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How Do I Manage Employee Absenteeism?

An open communication policy may help employers manage employee absenteeism.
Employee absenteeism can translate into others being overworked.
Article Details
  • Written By: Geri Terzo
  • Edited By: PJP Schroeder
  • Last Modified Date: 21 November 2014
  • Copyright Protected:
    2003-2014
    Conjecture Corporation
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Many companies have an absentee policy that gets communicated to employees upon being hired. There are times, however, when absenteeism becomes out of hand and seemingly unmanageable by a superior. Broad absentee guidelines may be created or brought to the attention of an entire team so that one individual employee does not feel singled out. Also, professionals in a human resources department may be used to step in when someone is missing too much work so that it does not create a strain between the manager and the employee.

Excessive absenteeism can be a financial drain not only on a department but an entire company. Businesses can lose money, and relationships can become compromised. Attending employees may feel overworked by having to take on the burden of the missing worker's responsibilities. While being absent for a sickness, injury, or another personal matter is a necessary function of the job market, problems arise when privileges are abused. It is the responsibility of a manager to communicate and enforce some absentee procedures so that employees know what is expected of them and any potential consequences to violating those rules or at least to make sure employees are aware of those parameters.

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Create a written work attendance policy, and distribute it to all members of a team or entire company. Require that each employee, present and new, sign the policy to show that the expectations are understood. Employees do not want to be treated as children, but if there is abuse of this policy, there may need to be a warning system or some type of consequence given. For instance, if an employee's absenteeism surpasses a certain number of days over a period of time, issue a letter alerting this individual about the status and potential repercussions.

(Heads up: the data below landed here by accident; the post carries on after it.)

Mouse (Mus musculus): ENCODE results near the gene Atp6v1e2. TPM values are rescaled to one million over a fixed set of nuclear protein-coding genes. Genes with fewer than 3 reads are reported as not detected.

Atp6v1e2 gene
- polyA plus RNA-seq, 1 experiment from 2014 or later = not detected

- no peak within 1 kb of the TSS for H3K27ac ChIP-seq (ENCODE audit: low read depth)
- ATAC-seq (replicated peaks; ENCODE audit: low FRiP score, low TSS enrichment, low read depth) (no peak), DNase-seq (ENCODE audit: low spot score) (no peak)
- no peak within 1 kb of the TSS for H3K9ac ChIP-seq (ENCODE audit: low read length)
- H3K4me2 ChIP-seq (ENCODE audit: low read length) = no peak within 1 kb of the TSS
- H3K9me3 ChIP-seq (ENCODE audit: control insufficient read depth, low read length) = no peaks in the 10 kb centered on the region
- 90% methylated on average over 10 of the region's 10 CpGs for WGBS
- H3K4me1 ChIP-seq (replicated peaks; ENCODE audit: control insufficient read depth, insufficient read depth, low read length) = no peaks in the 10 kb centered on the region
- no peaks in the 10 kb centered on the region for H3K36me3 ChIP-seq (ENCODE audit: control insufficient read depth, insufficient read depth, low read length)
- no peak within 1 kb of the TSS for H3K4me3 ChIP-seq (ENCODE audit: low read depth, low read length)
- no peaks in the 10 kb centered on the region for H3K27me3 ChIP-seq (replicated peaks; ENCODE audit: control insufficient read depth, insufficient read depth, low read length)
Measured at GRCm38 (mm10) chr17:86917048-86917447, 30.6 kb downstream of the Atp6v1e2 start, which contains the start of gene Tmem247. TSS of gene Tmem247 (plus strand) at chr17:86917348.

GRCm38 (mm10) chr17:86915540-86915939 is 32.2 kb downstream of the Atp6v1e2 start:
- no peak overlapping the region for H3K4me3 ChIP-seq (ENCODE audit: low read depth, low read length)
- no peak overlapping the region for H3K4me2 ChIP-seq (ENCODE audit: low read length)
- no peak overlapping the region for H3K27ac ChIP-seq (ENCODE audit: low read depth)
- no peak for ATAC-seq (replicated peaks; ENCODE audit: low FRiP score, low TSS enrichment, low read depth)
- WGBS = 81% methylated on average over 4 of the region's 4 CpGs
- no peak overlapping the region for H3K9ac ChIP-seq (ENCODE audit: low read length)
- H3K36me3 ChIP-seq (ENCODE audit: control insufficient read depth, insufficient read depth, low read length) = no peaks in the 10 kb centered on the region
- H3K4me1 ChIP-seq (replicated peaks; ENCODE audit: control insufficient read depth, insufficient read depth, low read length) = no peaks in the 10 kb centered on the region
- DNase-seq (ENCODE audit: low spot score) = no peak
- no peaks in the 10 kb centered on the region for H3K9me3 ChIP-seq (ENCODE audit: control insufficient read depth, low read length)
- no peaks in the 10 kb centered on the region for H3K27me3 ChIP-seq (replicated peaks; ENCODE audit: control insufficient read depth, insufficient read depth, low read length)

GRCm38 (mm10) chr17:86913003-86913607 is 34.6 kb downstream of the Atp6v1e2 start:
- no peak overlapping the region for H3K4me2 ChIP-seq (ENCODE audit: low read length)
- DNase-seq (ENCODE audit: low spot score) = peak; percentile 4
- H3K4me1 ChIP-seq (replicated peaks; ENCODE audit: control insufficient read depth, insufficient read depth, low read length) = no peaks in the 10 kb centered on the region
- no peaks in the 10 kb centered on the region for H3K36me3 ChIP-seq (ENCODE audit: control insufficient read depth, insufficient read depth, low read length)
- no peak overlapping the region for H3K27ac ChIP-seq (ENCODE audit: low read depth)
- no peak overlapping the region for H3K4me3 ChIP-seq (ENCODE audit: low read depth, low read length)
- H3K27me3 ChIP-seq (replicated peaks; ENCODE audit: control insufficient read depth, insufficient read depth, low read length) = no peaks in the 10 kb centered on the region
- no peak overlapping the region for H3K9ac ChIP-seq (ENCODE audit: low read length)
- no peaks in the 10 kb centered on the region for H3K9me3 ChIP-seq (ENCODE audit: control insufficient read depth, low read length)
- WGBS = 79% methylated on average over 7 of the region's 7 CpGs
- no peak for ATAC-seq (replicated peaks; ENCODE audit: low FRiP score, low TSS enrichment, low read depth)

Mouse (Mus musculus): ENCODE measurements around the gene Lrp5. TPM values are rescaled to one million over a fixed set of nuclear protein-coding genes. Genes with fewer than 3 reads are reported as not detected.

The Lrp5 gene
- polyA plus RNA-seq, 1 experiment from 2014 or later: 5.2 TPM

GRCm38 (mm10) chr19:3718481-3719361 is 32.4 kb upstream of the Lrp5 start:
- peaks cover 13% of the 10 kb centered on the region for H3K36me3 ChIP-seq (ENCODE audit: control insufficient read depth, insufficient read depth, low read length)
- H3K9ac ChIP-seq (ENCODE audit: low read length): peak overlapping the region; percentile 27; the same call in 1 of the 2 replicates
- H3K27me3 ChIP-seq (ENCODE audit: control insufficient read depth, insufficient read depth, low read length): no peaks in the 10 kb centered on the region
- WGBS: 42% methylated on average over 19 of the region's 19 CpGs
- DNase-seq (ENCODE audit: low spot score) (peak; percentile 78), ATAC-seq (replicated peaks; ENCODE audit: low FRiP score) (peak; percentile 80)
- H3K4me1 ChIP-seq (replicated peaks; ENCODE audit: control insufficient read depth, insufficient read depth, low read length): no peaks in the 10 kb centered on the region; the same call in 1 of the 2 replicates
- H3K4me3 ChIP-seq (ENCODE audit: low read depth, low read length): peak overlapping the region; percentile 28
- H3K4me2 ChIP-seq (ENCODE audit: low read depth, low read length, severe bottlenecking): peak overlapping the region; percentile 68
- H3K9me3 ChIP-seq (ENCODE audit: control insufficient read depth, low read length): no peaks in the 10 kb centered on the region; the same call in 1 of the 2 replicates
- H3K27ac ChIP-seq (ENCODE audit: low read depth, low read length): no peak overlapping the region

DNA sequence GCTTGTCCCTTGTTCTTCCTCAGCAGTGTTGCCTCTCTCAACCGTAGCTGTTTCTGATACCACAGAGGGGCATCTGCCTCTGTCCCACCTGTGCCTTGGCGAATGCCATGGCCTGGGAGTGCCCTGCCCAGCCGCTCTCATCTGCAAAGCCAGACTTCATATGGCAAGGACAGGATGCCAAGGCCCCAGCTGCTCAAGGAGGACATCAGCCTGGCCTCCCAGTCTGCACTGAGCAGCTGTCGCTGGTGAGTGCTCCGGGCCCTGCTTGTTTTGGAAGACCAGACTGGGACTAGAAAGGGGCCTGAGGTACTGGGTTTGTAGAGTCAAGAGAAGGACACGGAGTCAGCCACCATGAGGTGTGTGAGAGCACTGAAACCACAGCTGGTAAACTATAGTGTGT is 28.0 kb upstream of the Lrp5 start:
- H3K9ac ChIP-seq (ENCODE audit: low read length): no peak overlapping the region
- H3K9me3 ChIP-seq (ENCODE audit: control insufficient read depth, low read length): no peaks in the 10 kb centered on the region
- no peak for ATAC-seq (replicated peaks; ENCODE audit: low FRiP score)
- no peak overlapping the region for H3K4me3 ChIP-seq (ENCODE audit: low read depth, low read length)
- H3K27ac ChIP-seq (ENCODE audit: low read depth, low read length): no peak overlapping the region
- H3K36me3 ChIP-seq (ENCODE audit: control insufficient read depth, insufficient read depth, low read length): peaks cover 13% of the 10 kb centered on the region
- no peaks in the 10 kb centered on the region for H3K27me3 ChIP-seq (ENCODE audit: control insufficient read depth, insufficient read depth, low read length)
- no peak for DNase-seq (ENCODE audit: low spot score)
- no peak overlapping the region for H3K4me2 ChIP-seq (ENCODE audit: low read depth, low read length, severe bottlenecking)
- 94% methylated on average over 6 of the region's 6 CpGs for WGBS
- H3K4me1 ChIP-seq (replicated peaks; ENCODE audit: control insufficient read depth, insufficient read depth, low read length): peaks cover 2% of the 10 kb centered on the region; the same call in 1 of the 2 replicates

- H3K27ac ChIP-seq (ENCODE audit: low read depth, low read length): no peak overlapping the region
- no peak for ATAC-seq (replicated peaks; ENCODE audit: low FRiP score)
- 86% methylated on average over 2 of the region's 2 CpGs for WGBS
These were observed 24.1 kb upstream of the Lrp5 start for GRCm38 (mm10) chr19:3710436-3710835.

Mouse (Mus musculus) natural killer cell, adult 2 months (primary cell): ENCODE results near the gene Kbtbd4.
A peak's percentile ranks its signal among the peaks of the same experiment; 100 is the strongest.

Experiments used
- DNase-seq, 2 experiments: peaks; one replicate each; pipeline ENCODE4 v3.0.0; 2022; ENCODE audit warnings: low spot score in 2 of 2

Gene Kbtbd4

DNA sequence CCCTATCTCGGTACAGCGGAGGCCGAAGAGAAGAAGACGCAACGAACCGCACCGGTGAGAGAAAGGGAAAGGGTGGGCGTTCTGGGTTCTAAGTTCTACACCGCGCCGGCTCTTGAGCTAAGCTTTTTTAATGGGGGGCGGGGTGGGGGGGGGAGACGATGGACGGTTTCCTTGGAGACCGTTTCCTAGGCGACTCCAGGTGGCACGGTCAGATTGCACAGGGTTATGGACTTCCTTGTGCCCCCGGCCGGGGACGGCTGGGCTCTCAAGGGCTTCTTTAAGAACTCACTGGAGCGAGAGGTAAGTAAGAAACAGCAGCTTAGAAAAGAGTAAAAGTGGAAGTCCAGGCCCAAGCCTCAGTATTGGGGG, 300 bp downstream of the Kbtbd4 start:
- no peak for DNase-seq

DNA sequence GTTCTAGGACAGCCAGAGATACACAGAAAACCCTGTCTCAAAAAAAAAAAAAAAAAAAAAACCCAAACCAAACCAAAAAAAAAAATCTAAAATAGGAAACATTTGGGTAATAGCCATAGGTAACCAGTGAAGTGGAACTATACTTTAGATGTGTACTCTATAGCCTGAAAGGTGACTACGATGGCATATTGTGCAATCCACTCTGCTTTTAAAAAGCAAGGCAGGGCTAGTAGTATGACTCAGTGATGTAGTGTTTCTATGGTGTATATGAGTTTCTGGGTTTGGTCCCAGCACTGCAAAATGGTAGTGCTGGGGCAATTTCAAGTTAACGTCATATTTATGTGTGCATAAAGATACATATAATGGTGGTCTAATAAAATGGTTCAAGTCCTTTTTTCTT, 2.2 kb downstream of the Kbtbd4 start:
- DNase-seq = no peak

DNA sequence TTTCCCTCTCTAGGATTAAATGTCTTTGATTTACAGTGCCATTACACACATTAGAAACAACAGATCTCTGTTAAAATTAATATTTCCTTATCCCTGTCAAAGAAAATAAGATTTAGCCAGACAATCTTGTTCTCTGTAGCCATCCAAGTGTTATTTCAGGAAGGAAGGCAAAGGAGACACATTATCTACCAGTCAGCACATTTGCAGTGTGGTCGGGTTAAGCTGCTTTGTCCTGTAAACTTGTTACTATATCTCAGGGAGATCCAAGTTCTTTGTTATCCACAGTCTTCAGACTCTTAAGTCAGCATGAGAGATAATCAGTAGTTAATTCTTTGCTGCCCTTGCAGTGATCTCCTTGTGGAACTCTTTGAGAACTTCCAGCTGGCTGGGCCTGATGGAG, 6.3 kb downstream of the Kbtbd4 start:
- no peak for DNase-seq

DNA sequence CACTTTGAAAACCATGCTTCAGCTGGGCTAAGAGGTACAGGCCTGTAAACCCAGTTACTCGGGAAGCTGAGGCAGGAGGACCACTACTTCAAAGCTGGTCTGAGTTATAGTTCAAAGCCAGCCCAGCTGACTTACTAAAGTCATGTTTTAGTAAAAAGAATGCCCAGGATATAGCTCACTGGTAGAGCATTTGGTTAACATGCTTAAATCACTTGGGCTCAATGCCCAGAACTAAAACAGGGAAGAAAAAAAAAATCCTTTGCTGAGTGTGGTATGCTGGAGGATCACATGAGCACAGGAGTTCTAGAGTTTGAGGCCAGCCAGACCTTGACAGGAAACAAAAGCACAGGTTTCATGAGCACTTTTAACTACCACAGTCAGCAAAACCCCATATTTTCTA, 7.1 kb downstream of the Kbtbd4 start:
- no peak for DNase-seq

An open communication system between a boss and employees can help to curb excessive absenteeism. If an employee is feeling stressed about the workload or other work relationships, this problem can manifest itself through missing work. By creating an environment where an employee is free to unload some of those concerns, the emotional well-being of the employee may be helped, which can reduce absenteeism.

As soon as it appears that an employee is having attendance problems, schedule a meeting with the individual. Find out if there are personal problems occurring at home or if it is work related. Introduce a member of the human resources team if necessary, or just work together with the individual to devise ways improve work attendance.

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bluedolphin
Post 3

@fBoyle-- You're right but shouldn't there be exceptions to this absenteeism policy?

I think it would be unfair to punish someone for missing work when they are sick or when a loved one has passed away. These are emergencies and it can happen to anyone.

fBoyle
Post 2

@fify-- I don't agree with you. It's not necessary to like the people we work with to do our job. Employees have to be professional even when there are problems at the workplace.

Absenteeism in the workplace can only be managed by a reward and punishment system. Those who are absent above a certain threshold should be punished and those with the least absenteeism should be rewarded. This is the best way to to deal with this problem in my opinion.

As for what the punishments and rewards will be, I'm not sure but it should provide enough incentive for people to avoid missing work days.

fify
Post 1

I think that employee and employer relations are very important when it comes to employee absenteeism. If there isn't a productive and positive environment at work, employees will not enjoy being there and work absenteeism will go up.

Conflict at work cannot be eliminated but there are ways to help people see eye to eye and cooperate with one another. If people enjoy being around the people they work with, they will look forward to going to work.

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